If the thought of all of that free online competition or the declining number of high school graduates was not keeping you up at night, here is another trend to get you worrying. The New York Times had a story on Sunday about how billionaire college drop outs are inspiring a new generation of students to drop out or bypass college. The list of new role models is impressive: Bill Gates, Michael Dell, Steve Jobs, and Mark Zuckerberg. There are a growing number of websites, books and organization trying to support alternatives: DIY U, UnCollege, Enstituteu and an online support group to say nothing of recent calls for a $10,000 alternative.
I think most of us would agree:
1. You can learn an awful lot without going to college (especially now with free internet content)
2. There is still something highly valuable (both cognitively and socially) about the college experience, and
3. Taking on a huge debt should not be the only option.
Most students do not have $100,000 in debt and some personal investment is justified given the return. But it is easy to see that the combination of current economic and technological factors is going to fuel this fire. So what can we do?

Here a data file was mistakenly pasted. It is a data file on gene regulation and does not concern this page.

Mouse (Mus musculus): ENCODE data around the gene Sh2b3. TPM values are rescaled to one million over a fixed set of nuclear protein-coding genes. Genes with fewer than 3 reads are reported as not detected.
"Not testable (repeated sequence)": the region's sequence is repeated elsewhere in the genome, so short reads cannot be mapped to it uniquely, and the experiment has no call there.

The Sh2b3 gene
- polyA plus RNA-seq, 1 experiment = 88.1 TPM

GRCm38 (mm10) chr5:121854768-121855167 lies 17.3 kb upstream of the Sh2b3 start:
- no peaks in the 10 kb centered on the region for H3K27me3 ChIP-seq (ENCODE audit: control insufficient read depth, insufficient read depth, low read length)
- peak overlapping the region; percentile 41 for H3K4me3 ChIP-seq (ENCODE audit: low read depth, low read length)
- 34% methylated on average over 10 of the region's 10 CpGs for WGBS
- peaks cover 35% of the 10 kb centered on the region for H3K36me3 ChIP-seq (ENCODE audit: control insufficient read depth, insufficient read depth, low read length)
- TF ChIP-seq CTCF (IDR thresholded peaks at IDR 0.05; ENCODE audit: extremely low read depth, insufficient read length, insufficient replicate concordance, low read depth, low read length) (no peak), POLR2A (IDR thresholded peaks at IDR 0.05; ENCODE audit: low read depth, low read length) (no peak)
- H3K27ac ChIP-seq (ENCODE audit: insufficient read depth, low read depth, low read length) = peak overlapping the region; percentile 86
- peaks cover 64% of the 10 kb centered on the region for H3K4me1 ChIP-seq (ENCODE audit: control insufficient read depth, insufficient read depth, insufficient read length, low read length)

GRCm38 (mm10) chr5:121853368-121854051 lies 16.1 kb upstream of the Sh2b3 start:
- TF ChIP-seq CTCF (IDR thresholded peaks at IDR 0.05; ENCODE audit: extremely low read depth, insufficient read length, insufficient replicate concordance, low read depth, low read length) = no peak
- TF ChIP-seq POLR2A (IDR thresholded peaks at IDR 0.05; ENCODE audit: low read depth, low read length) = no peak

We probably do need some lower cost alternatives. I do NOT think you can deliver everything the best college experience delivers for $10,000, but I do think that we should be looking for thoughtful ways to leverage the free content currently available and add discussions, face-to-face interactions, interactive assignments and other learning opportunities to create an integrated college experience that might serve as a cheaper alternative to the student price tags most of us now accept as a part of our jobs.
I don’t believe much in “should have.” Government funding should increase, but it probably won’t. We probably can’t do much about that, but we probably could create a useful cheaper alternative for the current situation. It is something real and useful that we, as the current citizens of the academy, could do for the poorest members of our society. Yes, legislators should be doing this, but unless you want to run for office, get to work.
Higher education is about to be transformed, but I don’t think all residential colleges are doomed. Some of us will survive. There will also be great new alternatives, and apparently an entire generation that will see no college as viable option. Competition in the middle is going to increase–ferociously! We (as institutions) can either work much faster to improve our product and find new ways to demonstrate its effectiveness or look for new models and new markets and try to be the first to offer a quality alternative.